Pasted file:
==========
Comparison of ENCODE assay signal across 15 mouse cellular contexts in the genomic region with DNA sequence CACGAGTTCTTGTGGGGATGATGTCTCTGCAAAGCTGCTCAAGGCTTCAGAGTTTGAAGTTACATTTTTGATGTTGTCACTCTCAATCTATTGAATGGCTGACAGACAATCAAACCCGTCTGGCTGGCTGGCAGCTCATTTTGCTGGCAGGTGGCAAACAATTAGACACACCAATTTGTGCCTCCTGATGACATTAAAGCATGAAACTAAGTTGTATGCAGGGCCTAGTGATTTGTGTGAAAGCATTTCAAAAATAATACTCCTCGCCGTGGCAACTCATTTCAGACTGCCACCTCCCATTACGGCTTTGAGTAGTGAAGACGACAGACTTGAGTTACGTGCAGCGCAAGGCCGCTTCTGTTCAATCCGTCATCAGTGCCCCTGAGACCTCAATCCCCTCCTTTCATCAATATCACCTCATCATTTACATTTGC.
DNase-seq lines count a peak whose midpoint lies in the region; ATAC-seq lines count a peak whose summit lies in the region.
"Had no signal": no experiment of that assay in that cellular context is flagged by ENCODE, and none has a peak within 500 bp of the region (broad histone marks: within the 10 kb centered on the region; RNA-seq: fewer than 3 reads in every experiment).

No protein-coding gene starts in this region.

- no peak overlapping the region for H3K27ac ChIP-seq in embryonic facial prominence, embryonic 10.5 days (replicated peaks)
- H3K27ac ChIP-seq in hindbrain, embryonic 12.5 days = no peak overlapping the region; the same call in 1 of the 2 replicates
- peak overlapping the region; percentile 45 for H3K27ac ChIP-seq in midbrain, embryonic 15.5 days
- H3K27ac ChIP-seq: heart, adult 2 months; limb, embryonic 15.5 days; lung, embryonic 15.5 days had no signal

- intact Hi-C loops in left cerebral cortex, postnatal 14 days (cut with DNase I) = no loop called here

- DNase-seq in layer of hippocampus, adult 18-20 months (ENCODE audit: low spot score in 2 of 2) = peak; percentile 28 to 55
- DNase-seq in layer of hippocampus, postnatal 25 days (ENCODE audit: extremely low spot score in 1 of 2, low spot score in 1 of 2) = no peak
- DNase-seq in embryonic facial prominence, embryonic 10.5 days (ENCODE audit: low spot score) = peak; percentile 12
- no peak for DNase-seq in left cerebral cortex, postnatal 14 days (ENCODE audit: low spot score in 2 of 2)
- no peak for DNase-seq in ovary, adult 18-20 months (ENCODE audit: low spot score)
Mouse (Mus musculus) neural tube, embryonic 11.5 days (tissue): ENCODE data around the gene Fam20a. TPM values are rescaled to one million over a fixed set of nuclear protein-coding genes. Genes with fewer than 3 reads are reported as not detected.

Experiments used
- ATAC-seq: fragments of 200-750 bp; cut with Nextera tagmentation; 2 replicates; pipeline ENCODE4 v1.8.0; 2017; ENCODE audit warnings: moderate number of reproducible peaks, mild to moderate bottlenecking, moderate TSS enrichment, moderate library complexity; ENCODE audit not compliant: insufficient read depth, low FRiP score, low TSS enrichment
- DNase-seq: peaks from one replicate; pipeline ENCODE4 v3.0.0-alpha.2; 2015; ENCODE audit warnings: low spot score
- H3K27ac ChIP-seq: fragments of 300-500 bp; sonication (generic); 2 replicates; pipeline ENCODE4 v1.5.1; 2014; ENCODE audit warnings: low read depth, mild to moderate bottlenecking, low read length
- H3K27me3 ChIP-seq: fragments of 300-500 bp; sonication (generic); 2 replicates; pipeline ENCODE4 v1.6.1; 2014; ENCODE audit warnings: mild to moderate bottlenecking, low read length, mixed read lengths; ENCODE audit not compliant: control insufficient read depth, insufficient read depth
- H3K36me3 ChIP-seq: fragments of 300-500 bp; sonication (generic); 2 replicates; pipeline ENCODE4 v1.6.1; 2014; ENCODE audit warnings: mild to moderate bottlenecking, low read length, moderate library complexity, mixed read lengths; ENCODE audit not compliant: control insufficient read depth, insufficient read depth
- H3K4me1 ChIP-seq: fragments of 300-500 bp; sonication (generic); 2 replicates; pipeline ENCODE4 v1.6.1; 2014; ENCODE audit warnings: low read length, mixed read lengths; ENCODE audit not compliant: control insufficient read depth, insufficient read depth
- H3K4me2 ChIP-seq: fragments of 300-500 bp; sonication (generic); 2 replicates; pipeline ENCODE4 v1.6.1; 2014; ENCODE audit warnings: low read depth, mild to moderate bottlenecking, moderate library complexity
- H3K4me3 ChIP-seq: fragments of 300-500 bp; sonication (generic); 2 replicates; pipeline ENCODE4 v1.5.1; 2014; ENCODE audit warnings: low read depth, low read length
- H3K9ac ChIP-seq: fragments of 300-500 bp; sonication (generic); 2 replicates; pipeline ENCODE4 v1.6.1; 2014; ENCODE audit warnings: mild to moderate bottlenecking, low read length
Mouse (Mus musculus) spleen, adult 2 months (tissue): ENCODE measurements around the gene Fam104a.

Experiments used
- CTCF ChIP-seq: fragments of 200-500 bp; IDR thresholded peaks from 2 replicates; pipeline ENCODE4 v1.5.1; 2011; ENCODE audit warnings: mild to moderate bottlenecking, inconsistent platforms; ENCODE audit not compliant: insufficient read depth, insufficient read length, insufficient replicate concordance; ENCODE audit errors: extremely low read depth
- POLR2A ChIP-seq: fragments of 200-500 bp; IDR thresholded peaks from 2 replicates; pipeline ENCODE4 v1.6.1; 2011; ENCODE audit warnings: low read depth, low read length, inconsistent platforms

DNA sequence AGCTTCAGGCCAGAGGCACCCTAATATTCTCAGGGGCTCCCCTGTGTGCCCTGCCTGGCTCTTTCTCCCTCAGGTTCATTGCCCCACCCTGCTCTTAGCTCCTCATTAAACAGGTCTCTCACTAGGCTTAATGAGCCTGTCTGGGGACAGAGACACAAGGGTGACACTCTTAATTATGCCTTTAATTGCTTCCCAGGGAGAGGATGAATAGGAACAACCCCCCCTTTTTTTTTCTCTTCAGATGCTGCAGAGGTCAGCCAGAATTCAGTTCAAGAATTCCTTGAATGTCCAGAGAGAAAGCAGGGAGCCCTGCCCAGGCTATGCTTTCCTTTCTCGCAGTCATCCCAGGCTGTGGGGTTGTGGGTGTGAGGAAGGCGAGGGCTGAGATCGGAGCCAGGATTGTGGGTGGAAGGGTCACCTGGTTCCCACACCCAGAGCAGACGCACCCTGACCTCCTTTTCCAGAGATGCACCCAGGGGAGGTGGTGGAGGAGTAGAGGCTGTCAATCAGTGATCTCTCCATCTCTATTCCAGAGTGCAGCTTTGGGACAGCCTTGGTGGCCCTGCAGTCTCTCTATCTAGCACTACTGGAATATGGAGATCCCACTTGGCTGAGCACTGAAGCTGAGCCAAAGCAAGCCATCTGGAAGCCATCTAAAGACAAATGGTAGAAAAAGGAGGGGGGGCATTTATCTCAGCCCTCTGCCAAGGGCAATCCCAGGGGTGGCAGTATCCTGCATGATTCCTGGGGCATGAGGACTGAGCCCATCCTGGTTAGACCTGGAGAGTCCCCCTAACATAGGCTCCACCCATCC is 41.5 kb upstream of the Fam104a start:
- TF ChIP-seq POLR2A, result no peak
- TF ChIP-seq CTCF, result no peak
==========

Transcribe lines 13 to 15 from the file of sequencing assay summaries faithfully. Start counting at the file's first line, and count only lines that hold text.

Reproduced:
- no peak for DNase-seq in left cerebral cortex, postnatal 14 days (ENCODE audit: low spot score in 2 of 2)
- no peak for DNase-seq in ovary, adult 18-20 months (ENCODE audit: low spot score)
Mouse (Mus musculus) neural tube, embryonic 11.5 days (tissue): ENCODE data around the gene Fam20a. TPM values are rescaled to one million over a fixed set of nuclear protein-coding genes. Genes with fewer than 3 reads are reported as not detected.